Entrepreneurship is undeniably affected by gender issues, because, to some extent, women’s work is conditioned by gender. In many cases women executives and workers make less money than men, and double standards are almost innumerable. In this context, Pantene, a company produces beauty products, recently made an advert criticizing gender based discrimination in an ironic way: a man in a position of power is “the boss” or a leader, a woman is simply bossy; a man that looks after himself is clean, a woman is vain; a father that choses to work full time is dedicated, a woman is selfish…and the list goes on. In fact, stereotyping of women’s’ role in the workplace and beyond is deeply rooted in many societies.
These issues affect women entrepreneurs in Latin American. Beliefs and values affect every facet of life: from business to high schools, where young women are profiled to go into humanities, arts and design rather than to science, technology, engineering and mathematics majors. In Mexico, most of the 4 million female entrepreneurs work in services, commerce and consulting while just a few Mexican women entrepreneurs are in sectors that handle technology based projects.
Once they decide to take the leap to become business owners, women face other challenges, including access to funding, which might be the biggest of all challenges. Raising funds is a challenge for any entrepreneur, and can be more challenging for women: some 90 per cent of investors are men and women receive less than 12 per cent of all venture capital investment globally.
So, what’s missing?
Angélica Rodriguez from the Monterrey Institute of Technology and Higher Education in a recent article for Forbes asked: “What does Mexico need to propel female entrepreneurs into exploring new sectors, outside their traditional areas of focus when creating new ventures?” She looked at general aspects that apply to both women and men, like the presence of coordinated systems with good links between universities and research centres and provision of support for businesses development. Then she went on to highlight specific issues related to women. She argued that is imperative to empower women to embrace their technological capacity, their ability to take risks and step outside their comfort zone and, above all, to raise a generation of women that has systems in place to support pioneering women entrepreneurs.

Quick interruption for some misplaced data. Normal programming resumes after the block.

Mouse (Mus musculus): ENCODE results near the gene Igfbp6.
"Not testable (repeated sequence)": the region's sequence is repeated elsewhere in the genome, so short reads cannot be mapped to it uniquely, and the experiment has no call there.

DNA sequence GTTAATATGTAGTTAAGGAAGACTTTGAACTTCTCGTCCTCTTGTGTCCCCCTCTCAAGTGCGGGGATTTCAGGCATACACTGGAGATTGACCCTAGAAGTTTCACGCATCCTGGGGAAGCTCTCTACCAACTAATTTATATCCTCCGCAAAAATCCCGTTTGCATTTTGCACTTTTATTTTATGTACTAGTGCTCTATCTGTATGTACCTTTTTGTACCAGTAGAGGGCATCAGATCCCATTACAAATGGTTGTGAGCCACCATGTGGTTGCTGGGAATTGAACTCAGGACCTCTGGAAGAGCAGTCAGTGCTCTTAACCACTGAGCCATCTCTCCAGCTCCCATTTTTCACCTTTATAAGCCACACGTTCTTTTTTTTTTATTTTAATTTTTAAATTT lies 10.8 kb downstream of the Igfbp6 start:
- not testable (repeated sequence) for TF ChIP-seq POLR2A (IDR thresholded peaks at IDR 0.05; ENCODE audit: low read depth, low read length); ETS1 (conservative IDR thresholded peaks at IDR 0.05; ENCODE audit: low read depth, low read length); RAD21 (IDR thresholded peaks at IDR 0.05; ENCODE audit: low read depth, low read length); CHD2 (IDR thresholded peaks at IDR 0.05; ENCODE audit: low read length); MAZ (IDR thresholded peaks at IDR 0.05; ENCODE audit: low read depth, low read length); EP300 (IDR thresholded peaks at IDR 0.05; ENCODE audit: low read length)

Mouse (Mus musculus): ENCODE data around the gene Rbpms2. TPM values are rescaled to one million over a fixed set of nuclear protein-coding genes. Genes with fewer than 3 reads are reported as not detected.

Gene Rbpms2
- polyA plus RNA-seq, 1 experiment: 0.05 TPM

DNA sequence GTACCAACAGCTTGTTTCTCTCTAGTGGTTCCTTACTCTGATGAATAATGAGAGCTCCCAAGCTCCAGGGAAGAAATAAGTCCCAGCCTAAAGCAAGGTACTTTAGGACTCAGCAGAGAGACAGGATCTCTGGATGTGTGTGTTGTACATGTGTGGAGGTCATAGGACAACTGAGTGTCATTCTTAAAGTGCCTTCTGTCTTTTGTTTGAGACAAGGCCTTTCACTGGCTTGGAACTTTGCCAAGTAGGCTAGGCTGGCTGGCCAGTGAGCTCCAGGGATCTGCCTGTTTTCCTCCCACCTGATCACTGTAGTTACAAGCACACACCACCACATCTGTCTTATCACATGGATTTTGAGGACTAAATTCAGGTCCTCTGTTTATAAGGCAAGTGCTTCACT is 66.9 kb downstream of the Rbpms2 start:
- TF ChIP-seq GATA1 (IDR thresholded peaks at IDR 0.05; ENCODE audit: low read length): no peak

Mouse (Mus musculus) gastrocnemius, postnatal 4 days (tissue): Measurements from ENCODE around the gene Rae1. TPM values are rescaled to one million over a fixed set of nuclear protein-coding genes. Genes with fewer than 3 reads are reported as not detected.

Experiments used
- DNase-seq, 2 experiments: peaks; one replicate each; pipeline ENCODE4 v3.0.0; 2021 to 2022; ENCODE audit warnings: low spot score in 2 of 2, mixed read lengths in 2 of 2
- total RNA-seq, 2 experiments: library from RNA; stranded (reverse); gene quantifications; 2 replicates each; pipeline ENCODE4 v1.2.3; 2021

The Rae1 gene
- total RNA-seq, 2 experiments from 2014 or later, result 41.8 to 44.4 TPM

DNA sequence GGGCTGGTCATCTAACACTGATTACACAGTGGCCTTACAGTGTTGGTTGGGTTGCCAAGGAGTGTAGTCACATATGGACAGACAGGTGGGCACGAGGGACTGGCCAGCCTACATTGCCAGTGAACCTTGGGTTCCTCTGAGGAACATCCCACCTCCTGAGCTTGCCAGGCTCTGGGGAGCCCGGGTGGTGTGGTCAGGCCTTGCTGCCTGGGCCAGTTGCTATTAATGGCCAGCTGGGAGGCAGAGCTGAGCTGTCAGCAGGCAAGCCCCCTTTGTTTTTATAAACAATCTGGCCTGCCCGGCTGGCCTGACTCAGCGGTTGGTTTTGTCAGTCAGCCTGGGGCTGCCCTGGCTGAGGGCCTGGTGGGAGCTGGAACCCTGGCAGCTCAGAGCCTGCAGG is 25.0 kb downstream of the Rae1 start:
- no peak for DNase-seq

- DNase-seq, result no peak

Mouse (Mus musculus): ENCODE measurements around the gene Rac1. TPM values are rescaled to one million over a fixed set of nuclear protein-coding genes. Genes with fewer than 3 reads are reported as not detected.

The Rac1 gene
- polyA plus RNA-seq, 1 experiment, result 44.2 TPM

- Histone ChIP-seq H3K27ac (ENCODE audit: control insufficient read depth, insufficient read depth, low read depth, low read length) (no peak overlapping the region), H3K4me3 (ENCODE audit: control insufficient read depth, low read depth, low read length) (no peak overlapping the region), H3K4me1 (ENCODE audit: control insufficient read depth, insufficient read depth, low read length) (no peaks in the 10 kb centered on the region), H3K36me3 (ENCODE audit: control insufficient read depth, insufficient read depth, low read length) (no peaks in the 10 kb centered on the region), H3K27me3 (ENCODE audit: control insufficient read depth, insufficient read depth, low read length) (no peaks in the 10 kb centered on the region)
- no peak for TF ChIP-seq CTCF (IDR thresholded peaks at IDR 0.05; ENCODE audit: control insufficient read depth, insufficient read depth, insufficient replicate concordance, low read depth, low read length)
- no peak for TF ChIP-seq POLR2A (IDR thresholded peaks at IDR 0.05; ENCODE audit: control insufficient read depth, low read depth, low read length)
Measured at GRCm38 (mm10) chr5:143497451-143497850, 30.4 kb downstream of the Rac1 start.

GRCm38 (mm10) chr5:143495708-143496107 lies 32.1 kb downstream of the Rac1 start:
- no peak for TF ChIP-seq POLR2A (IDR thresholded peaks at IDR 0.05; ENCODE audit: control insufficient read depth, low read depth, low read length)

The task is immense and, in many ways, it is in the hands of youth. Promoting a shift in beliefs must start in schools and workplaces as well as in homes and social groups. Changing in beliefs by challenging stereotypes will result in an increase of women working and creating enterprises in the fields of science, technology, engineering and mathematics.
All in all, empowering young women can and will change the world into a better place, pushing humanity forward but, in the words of Isabel Allende, we need to be “working together linked, informed and educated” and it all starts with today’s youth.
About the Author:
Rocío Paniagua is the co-founder of Ronin Public Relations, a company focused on technological projects. In 2012 she represented Mexican women at the UN’s regional leaders’ forum, where she spoke about entrepreneurship, technology and gender. She currently covers the Mexican startup and tech scenes in TechCrunch and is part of the StartupBus crew. Follow her on twitter: www.twitter.com/lachinous
The fifty-eighth session of the Commission on the Status of Women is taking place at United Nations Headquarters in New York from 10 to 21 March 2014.
Representatives of Member States, UN entities, and ECOSOC-accredited non-governmental organizations (NGOs) from all regions of the world attend the session. Read the NGO advisories.
'If you want peace, cultivate social justice.' This is the topic of discussion at a High-Level Panel on Decent Work in Fragile States to be held at ILO headquarters on 20 March. In fragile States, many of which are least developed countries, lack of employment opportunities and livelihoods, youth unemployment, inequalities and lack of participation can be catalysts for conflict. The promotion of social dialogue and the enforcement of fundamental rights can be a critical factor in breaking this circle.